Classes start on Monday and I haven't had much time to explore the island yet. I only just rented a bicycle yesterday (for 50 cents/day). What I do know is that this will be a wonderful place to teach an astronomy class. There's zero air or light pollution. One can see every star on the star charts -- and more. I've never been someplace where I could see The Big Dipper and the Southern Cross in the same sky.

Future emails will include photos of local flora and fauna. I hope to get an underwater camera.

I'd invite you all to come and visit me ... if I could. Unfortunately, there are only three flights a week here and they're not commercial flights.

The Lagoon

The Dining Facility


UMUC's office
Dr. Beck standing

March 30, 2009

Classes started last Monday. I have 12 students in College Algebra and 18 students in Astronomy. The local astronomy club has loaned me four tripod mounted binoculars and three telescopes. The combination of no light or air pollution and or location almost on the equator makes this an ideal place to look at the sky at night. The Milky Way blazes across the sky from horizon to horizon.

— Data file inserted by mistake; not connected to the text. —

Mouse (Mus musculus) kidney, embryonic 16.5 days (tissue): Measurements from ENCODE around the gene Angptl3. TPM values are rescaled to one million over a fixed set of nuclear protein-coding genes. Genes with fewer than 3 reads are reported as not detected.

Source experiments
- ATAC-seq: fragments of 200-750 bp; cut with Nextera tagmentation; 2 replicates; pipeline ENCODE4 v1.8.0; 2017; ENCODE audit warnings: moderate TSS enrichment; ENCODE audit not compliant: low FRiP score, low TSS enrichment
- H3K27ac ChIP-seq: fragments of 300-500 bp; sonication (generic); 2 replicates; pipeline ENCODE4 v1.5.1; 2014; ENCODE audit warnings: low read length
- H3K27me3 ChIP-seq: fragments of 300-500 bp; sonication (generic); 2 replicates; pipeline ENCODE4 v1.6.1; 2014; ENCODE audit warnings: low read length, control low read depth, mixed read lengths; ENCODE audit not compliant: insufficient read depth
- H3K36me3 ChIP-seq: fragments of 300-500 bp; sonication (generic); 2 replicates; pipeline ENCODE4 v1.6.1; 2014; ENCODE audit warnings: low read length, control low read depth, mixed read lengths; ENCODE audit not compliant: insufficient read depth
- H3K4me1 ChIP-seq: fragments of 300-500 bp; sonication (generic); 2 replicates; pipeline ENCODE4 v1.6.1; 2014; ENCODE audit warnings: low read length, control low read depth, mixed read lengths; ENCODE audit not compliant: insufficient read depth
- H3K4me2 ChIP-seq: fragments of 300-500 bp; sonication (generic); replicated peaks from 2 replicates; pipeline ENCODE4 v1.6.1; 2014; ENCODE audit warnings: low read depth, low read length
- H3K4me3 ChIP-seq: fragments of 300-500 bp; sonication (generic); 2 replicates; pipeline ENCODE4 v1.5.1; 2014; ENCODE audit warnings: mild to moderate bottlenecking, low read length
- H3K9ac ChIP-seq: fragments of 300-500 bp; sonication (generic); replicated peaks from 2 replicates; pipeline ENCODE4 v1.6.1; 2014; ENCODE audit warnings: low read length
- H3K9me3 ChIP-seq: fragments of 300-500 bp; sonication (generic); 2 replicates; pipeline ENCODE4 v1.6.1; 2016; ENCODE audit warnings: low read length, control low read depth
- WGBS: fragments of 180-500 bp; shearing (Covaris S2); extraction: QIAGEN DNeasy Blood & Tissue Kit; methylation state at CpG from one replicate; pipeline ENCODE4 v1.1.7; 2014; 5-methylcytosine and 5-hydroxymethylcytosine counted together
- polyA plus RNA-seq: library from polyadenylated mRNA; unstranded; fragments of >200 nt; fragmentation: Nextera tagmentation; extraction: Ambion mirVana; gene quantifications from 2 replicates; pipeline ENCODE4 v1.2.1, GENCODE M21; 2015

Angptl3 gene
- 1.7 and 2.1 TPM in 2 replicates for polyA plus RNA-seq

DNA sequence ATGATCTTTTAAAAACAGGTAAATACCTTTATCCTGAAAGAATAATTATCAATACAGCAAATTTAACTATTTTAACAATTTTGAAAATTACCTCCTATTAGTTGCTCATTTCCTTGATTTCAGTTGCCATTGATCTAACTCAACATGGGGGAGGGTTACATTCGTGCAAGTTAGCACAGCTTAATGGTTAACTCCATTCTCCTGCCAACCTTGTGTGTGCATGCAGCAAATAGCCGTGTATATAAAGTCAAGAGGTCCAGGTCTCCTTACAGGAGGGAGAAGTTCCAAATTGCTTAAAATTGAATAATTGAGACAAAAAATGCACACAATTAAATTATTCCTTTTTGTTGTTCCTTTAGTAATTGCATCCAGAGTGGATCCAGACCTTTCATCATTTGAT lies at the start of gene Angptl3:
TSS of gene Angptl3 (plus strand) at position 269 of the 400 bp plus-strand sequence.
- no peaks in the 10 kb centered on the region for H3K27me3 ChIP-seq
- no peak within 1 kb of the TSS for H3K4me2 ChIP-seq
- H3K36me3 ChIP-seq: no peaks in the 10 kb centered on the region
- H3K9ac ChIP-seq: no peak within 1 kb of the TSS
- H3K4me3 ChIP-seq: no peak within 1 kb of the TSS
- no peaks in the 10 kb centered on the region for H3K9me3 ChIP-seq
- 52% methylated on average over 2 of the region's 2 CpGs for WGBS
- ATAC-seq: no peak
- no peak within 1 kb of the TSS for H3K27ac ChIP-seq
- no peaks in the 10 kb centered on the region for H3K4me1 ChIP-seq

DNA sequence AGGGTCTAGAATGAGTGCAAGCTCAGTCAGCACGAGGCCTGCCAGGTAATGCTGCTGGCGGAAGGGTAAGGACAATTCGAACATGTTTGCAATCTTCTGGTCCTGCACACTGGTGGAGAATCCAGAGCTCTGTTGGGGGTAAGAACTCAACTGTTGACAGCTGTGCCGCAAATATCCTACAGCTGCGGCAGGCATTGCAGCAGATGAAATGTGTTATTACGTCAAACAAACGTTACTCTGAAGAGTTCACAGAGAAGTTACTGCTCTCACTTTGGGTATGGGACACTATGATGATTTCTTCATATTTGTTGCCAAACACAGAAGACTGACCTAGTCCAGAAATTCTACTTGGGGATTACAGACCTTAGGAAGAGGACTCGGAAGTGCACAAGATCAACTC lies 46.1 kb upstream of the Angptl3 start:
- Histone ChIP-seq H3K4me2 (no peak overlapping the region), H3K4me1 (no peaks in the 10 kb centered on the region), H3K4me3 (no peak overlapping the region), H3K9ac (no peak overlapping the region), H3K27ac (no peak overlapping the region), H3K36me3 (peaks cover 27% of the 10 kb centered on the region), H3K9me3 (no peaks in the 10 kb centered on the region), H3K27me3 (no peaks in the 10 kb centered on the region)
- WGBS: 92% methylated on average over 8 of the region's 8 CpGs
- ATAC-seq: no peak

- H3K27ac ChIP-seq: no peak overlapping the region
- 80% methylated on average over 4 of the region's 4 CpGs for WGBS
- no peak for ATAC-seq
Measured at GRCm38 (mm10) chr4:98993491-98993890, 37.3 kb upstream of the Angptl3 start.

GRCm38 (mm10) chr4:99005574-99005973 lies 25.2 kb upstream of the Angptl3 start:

I did some exploring this weekend at the old copra plantation on the east end of the island. This is where the French set up their coconut farms in the 18th century. There's an old stone storehouse standing like a ghost in the jungle. Walking through the lush, tropical greenery is like walking through a greenhouse. I like knowing that there are no snakes, poisonous spiders or large predators here. However, I know now why I was warned on my arrival never to get drunk and fall asleep in the jungle. There are crabs everywhere.